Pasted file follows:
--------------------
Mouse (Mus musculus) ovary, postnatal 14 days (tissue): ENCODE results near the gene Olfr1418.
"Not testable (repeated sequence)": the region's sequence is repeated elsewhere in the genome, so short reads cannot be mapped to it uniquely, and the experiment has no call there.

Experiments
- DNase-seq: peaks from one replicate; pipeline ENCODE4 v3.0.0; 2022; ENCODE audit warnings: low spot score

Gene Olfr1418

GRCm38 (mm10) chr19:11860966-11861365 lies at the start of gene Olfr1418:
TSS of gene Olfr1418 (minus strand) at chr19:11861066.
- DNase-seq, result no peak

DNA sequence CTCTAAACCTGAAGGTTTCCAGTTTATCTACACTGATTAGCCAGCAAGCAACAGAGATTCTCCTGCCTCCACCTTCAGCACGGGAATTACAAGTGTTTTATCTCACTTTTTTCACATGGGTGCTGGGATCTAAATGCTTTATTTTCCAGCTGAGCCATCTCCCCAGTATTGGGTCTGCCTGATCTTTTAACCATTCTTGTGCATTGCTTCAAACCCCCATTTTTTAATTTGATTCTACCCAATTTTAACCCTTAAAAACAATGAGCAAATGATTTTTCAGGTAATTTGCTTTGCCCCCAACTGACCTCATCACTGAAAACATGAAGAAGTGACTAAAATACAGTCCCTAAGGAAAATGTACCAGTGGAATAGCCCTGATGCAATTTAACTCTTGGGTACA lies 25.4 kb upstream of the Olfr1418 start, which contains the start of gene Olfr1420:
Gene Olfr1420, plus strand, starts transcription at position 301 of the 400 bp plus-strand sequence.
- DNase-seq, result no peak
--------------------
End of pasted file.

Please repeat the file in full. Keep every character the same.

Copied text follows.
Mouse (Mus musculus) ovary, postnatal 14 days (tissue): ENCODE results near the gene Olfr1418.
"Not testable (repeated sequence)": the region's sequence is repeated elsewhere in the genome, so short reads cannot be mapped to it uniquely, and the experiment has no call there.

Experiments
- DNase-seq: peaks from one replicate; pipeline ENCODE4 v3.0.0; 2022; ENCODE audit warnings: low spot score

Gene Olfr1418

GRCm38 (mm10) chr19:11860966-11861365 lies at the start of gene Olfr1418:
TSS of gene Olfr1418 (minus strand) at chr19:11861066.
- DNase-seq, result no peak

DNA sequence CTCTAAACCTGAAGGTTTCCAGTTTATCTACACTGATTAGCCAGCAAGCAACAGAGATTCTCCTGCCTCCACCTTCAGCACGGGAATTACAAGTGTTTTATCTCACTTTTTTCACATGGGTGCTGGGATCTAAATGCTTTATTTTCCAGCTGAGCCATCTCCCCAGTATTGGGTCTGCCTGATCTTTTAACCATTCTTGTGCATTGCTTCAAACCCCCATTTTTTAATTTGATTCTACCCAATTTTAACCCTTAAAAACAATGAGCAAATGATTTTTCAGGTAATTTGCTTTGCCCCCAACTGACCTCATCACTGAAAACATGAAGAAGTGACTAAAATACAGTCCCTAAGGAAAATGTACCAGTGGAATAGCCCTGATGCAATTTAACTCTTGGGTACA lies 25.4 kb upstream of the Olfr1418 start, which contains the start of gene Olfr1420:
Gene Olfr1420, plus strand, starts transcription at position 301 of the 400 bp plus-strand sequence.
- DNase-seq, result no peak